Thousands of people in New Orleans attended a special preview Wednesday of a new documentary film about Hurricane Katrina, the storm that devastated the historic city in the southern state of Louisiana nearly a year ago.

The four-hour documentary, "When the Levees Broke," is directed by award-winning African-American filmmaker Spike Lee, who has made such films as "Do the Right Thing" and the recent "Inside Man".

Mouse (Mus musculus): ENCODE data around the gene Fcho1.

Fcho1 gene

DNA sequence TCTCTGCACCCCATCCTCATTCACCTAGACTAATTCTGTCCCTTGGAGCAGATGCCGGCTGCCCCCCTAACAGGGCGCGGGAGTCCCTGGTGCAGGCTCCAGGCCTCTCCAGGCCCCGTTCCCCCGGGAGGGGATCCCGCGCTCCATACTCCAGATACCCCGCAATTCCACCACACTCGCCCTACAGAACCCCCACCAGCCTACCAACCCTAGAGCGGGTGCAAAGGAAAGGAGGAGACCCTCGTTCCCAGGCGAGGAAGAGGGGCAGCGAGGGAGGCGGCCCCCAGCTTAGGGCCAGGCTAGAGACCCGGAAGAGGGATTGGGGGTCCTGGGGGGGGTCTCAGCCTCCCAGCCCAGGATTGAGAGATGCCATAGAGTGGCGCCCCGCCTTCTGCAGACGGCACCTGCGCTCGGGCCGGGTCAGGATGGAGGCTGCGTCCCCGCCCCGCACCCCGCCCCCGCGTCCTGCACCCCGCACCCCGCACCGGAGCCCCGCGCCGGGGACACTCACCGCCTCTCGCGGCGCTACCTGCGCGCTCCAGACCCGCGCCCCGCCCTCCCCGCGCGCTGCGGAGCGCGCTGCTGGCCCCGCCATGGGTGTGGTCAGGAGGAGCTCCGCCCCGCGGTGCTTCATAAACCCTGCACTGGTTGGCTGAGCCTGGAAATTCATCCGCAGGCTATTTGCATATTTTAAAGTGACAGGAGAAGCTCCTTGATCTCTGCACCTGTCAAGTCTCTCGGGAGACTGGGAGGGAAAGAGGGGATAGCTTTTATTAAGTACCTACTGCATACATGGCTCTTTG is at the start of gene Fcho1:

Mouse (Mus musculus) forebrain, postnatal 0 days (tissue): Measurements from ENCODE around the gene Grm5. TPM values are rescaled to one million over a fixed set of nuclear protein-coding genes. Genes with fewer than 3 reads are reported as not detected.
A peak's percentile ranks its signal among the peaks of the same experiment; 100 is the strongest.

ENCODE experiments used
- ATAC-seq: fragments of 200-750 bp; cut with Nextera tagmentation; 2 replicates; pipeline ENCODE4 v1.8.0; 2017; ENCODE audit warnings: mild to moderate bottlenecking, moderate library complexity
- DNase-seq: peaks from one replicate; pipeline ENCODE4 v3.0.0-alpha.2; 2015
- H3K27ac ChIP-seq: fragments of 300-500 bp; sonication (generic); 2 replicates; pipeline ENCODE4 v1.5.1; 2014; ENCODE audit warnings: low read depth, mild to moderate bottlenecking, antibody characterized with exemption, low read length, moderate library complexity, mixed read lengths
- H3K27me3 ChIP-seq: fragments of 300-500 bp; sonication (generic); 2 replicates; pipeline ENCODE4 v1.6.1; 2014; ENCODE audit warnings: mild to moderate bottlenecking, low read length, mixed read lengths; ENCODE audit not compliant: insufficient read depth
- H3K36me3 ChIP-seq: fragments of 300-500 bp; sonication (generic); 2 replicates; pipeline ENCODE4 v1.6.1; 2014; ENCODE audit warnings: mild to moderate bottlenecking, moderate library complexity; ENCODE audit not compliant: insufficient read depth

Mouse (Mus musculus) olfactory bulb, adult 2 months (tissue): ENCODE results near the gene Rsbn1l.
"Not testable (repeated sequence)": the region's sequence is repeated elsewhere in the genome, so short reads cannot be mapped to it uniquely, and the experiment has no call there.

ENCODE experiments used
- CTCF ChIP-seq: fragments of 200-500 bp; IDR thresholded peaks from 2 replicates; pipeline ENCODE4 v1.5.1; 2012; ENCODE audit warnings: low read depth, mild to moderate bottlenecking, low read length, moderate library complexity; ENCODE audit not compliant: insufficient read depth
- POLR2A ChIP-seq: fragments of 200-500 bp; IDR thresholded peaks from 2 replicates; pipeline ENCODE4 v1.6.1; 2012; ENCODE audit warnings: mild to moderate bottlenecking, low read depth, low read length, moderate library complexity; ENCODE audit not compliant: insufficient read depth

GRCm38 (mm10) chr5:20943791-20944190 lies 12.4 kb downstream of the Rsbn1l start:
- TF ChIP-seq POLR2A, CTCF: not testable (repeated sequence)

The movie features lengthy interviews with at least 100 New Orleans residents and government officials, including Mayor Ray Nagin. It also shows the storm's enormous damage and the suffering its victims experienced afterwards - images that have become indelible reminders of the disaster for Americans.

Many of those interviewed by the filmmaker say the federal government's response to the storm damage was slow and inept.

Broadcasts of the documentary will begin next week on U.S. cable television network HBO.